With only a few months' training under her belt, GardenSite's own Flori Bosnigeanu took part in this year's Great Birmingham Run, raising over £500 for the city's Children's Hospital.
To grow the biggest, scariest pumpkin in time for Halloween isn't easy as they take some time to mature and prefer a warm climate. To have the best chance of success Martyn Loach recommends sowing seed indoors during April and then planting out in late May or June.
Visit your local garden centre and you'll see a good range of pumpkin seeds on offer, some more suitable to our lower summer temperature, I've always found 'Jack of All Trades' is a good variety to choose.
Sow two seeds on their sides in 3" pots filled with good quality compost, the temperature needs to be about 20°C, so you may have to use a propagator.
Following germination, the seedlings that develop true leaves will be large enough to transfer outside after about a month. They should first be hardened off in a cold frame or by leaving them outdoors for gradually longer periods of time.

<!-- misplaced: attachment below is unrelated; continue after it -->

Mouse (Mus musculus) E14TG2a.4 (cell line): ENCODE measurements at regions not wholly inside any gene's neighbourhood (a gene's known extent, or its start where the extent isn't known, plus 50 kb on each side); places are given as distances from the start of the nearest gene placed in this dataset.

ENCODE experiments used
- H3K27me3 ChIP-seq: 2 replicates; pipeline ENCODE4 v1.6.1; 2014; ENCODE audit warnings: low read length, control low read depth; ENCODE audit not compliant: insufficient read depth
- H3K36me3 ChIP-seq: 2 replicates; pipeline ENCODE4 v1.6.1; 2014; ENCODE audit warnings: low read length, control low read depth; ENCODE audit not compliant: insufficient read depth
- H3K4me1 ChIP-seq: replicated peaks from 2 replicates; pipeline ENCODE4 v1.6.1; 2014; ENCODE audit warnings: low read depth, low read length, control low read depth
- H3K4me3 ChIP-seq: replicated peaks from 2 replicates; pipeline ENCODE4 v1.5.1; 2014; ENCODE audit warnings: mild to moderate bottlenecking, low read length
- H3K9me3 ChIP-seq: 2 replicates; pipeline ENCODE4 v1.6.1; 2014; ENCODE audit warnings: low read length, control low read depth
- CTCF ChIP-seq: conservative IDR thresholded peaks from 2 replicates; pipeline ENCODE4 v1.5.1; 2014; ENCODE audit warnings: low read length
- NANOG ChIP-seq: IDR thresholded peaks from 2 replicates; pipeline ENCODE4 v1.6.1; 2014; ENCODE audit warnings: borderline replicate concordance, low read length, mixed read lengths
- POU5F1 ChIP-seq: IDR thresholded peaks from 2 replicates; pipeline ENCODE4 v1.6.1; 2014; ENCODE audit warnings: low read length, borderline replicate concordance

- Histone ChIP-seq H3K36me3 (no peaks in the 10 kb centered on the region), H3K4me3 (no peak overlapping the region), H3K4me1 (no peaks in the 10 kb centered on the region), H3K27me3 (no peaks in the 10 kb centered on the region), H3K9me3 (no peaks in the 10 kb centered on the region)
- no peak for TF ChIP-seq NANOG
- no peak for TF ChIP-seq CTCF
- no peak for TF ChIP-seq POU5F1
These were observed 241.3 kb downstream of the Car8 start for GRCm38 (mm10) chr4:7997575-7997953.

Pumpkins love moist rich soil, warm temperatures and a sunny sheltered position, so don't plant them out too early.
You can plant two to a growbag or, If you are growing them in your garden, you'll need to dig a large hole and fill it with a mixture of well rotted manure and compost with a general purpose fetilizer. Make sure that the soil is slightly raised to ensure good drainage.
Always keep the roots well watered and support the fruits off the ground to avoid rotting. Pinch out unwanted flowers and apply tomato feed every fortnight.
At Halloween, harvest by cutting the stem several inches away from the pumpkin to create a good handle. Then refer to our blog on how to carve the scariest halloween pumpkin in order to deter both evil spirits and trick or treaters.
This guide by Andy Taylor is all about battery powered lights, a very safe way to decorate your home with festive colour. With low running costs and bright LEDs, batteries may be the smart choice this Christmas.
There's a huge selection of Premier Christmas Lights, and it's no wonder why they are market leaders judging by the variety and innovation that's on offer. This is Andy Taylor's guide to their range of top quality lights and decorations.
In the past Christmas decorations were limited to streamers and fairy lights, but not any more as Robert Hall discovered when reviewing the huge range of novelty Christmas items that are brought to life by LEDs.
Christmas wreaths, swags and garlands might be thought a little old fashioned, but Robert Hall thinks that modern versions of these traditional decorations are a fabulous way to combine tradition with colourful contemporary themes.